Thursday, 9 October 2014

A Ghost in the Isle of Wight ~ Shane Leslie

Sir John Randolph Leslie, 3rd Baronet of Glaslough, Co. Monaghan, generally known as Shane Leslie (1885–1971), was educated at Eton and King's, Cambridge, during the first decade of the twentieth century. While at King’s he met Provost M. R. James, converted to Catholicism, and renounced his inheritance. His writings, like those of his friend R. H. Benson (brother of E. F. Benson), have a particularly Catholic slant. They are also the product of a lifelong interest in the supernatural; as he wrote in his Ghost Book, he 'always had a prepossession for the queer and all that raises unanswerable query.'

Leslie's novelette A Ghost in the Isle of Wight was published by Elkin Mathews & Marrot in 1929, in a limited signed edition of 530, as part of their Woburn series of books. 

The Spectator's review of the Woburn series, which appeared on the 21st of December 1929, called Leslie's book lame and boring, which didn't sound promising. But they were also less than nice about Baring-Gould's A Book of Ghosts, so what do they know! Anyway, I was spurred on by my fondness for the Isle of Wight.

The narrator of A Ghost in the Isle of Wight arranges a holiday at Killington Manor on the Isle of Wight without having seen the place beforehand. He is part of a group, which includes his friend Edward Sarsfield, Sarsfield's wife, her sister and four maidservants. Killington is an isolated place, far from villages and highways on the south west side of the island (if I read the directions right). The narrator turns up a week after the others, having been held up in London, and is told after dinner on his first night on the island that the place is haunted. Sounds had been heard - the tread of feet and the clinking of swords - two nights running, and Sarsfield's wife was almost overcome by the scent of decaying lilies. But during the fortnight following the narrator's arrival there are no further nocturnal disturbances. Eventually, the narrator is woken in the night by sounds on the stairs. The entire house is investigated, the property agent is questioned, but the matter remains unresolved. A week later, he is woken by strange sounds again, and this time senses someone leaning over him as lies with the bedcovers pulled over his head.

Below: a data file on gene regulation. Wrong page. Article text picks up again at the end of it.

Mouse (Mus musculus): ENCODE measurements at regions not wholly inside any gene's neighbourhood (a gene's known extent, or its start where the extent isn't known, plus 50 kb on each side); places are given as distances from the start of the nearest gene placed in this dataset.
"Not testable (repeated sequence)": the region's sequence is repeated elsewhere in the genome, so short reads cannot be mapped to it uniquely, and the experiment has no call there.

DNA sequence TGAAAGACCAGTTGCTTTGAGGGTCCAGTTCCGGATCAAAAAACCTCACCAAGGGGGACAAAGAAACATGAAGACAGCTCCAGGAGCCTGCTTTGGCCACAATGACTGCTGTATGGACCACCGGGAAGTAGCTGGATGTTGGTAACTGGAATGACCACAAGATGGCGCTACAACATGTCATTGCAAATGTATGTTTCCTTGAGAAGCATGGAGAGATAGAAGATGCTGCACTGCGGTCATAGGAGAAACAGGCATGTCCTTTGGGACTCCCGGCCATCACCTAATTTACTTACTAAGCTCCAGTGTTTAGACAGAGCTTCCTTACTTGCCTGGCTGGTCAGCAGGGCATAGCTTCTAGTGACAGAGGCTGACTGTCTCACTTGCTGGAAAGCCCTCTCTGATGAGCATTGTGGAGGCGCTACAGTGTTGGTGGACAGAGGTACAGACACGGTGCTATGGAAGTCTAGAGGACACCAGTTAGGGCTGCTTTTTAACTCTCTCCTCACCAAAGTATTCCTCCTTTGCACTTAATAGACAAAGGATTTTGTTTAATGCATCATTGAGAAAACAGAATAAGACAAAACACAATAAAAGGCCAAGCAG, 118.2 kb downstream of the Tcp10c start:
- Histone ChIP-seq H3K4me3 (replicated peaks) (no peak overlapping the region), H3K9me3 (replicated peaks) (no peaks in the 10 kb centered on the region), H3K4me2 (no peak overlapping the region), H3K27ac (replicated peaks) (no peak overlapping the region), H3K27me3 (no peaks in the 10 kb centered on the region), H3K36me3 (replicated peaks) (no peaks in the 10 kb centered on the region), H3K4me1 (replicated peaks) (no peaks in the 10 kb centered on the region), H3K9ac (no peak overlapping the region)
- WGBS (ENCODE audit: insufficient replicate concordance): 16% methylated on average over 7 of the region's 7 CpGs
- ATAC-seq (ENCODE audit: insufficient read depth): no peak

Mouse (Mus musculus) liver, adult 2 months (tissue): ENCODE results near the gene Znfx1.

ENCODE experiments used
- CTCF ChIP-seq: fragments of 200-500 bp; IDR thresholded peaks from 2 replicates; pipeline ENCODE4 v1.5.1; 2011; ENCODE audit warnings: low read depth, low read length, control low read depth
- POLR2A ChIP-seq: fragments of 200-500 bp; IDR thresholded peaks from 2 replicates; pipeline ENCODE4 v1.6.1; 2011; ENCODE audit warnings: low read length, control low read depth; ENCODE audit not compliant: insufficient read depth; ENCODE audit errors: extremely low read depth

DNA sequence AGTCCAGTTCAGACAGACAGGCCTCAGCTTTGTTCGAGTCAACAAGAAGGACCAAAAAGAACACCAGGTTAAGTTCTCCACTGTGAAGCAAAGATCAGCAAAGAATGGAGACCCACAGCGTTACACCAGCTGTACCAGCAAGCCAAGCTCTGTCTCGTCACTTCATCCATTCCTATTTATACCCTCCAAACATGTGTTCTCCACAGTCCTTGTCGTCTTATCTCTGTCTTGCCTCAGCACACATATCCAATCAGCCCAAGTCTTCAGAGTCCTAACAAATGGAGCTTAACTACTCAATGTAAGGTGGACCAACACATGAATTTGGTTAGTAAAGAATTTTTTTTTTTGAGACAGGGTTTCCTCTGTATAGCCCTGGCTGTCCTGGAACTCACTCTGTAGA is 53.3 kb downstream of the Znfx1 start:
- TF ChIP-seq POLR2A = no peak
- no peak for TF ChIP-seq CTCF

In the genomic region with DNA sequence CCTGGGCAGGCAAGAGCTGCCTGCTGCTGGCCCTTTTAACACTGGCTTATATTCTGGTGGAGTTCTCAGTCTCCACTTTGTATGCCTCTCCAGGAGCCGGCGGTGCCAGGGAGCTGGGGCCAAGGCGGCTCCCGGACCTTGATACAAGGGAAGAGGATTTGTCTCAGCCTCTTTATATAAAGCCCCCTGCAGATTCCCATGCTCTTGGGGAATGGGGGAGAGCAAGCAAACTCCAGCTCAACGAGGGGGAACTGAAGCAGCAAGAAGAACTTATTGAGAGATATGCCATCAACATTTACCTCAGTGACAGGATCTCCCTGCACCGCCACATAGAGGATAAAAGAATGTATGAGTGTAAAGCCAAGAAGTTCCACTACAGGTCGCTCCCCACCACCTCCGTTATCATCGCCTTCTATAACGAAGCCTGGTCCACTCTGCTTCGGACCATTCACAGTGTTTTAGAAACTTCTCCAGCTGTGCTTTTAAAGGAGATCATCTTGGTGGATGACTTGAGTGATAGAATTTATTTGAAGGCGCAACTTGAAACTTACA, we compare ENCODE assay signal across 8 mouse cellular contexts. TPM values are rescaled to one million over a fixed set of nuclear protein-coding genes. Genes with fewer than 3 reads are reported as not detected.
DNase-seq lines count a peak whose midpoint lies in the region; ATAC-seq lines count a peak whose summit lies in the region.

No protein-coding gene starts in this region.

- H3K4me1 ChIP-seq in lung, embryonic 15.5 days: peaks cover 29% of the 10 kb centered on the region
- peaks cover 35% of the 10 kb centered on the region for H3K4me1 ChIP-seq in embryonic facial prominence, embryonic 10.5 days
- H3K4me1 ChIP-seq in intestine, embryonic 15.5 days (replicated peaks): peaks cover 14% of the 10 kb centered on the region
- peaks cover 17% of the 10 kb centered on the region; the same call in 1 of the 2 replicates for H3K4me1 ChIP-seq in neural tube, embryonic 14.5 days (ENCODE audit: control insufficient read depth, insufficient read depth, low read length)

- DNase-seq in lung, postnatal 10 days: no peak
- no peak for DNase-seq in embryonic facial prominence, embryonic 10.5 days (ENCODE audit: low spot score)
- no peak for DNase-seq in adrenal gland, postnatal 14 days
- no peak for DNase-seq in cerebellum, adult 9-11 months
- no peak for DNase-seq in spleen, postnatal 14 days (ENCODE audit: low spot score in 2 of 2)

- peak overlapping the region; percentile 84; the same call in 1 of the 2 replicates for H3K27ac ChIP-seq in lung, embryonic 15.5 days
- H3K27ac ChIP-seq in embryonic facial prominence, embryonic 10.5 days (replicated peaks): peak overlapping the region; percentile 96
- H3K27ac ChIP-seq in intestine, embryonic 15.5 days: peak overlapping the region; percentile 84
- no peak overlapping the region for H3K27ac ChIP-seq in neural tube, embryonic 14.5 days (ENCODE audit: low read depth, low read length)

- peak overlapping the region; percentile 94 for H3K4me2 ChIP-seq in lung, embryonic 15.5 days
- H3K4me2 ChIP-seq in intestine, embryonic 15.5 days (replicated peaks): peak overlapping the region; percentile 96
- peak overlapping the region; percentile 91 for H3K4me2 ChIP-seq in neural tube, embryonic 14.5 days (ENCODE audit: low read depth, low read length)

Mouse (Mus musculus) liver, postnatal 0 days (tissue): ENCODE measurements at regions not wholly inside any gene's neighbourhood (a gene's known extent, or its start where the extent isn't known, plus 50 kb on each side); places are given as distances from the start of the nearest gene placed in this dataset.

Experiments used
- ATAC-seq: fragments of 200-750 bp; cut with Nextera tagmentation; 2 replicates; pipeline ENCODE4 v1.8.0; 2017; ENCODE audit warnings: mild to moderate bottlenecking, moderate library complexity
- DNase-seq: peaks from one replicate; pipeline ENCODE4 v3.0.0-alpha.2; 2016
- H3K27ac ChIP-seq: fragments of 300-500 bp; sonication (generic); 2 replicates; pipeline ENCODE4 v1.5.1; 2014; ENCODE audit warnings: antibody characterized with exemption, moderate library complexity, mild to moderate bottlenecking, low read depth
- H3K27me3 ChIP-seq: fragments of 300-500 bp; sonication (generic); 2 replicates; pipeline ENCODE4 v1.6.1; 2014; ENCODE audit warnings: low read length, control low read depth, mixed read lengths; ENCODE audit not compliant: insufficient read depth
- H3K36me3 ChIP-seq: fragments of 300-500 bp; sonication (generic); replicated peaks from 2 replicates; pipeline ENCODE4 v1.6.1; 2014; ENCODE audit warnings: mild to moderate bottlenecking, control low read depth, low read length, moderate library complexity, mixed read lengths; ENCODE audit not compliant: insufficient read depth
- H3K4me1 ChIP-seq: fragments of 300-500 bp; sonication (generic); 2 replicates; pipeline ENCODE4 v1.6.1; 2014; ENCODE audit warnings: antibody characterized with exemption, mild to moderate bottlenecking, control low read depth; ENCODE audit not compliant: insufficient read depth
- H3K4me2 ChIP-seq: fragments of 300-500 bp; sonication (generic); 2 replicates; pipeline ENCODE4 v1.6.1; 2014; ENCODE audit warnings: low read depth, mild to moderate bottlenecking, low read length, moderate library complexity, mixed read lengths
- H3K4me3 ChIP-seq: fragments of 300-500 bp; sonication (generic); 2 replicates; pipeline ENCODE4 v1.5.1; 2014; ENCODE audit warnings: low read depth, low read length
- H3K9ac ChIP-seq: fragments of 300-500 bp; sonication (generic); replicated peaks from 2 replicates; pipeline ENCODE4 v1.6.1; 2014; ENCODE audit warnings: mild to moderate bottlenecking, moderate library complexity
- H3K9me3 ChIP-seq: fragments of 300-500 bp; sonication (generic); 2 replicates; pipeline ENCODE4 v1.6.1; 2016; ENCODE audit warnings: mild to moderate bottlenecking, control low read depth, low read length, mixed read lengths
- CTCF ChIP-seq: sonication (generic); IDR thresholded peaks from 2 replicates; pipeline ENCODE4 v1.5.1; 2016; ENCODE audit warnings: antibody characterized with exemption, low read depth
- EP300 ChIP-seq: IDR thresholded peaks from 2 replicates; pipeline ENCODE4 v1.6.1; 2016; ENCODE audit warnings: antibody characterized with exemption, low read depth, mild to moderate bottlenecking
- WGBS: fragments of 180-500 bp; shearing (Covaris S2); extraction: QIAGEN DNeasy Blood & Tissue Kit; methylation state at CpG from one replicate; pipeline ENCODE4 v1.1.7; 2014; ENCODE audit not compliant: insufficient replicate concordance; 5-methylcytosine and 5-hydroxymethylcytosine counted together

I read somewhere, though I can't remember where now, that the story is a true account of an actual haunting. Read as a piece of fiction, it isn't all that thrilling. It does have the feel of a story based on an actual experience - a report rather than a story. The narrator tries to piece the evidence together methodically, along with the rest of the household, to formulate an explanation for what has been seen by all of them. I can see it slotting in well in a volume of Isle of Wight hauntings. 

The book, bound in decorated grey boards with a matching dust jacket, tends to turn up for anything from twenty-five pounds (forty dollars), depending on condition; the jacket is prone to falling apart, so getting a fine copy in similar jacket will obviously cost a fair bit more. As far as I can tell, the story hasn't been published in any other edition.


  1. There is no such place as Killington on the Isle of Wight, yet I know that there is a place called Knighton, which is supposed to be the most haunted place, with only the ruin of a manor house left. As this was demolished in the early 1800's the author could not have possibly stayed there.

    So unless he changed the name of both town and house (why) I can only conclude that the whole is fiction?

    I am just about to purchase a copy, and will inform all of my thoughts once read.

  2. P.S Just discovered this, which suggest Lesley stayed at Billingham Manor:

    Is the setting behind a legend of duelling lovers. Though this one carries a mortal sting in its tail. Billingham was reputed as the most haunted house on the island when Sir Shane Leslie rented it in 1928, but strange as it may seem none of the apparitions was thought to be malevolent. According to tradition the fair lady of the Billingham was wooed and won by a gentleman of culture and refinement. Some time later appeared another suitor, rich, young and handsome, who successfully pursued the lady. A duel was arranged between the two lovers as neither would surrender to the other. And the consquence was that the younger man won, killing the older man with a thrust of his sword. But the lady and her new lover did not enjoy much happiness for he was shortly afterwards drowned while crossing to France. The beautiful widow grew wizened and ugly and no other suitors came for her hand in marriage. She lived the rest of her life in remorse and even after death could find no peace.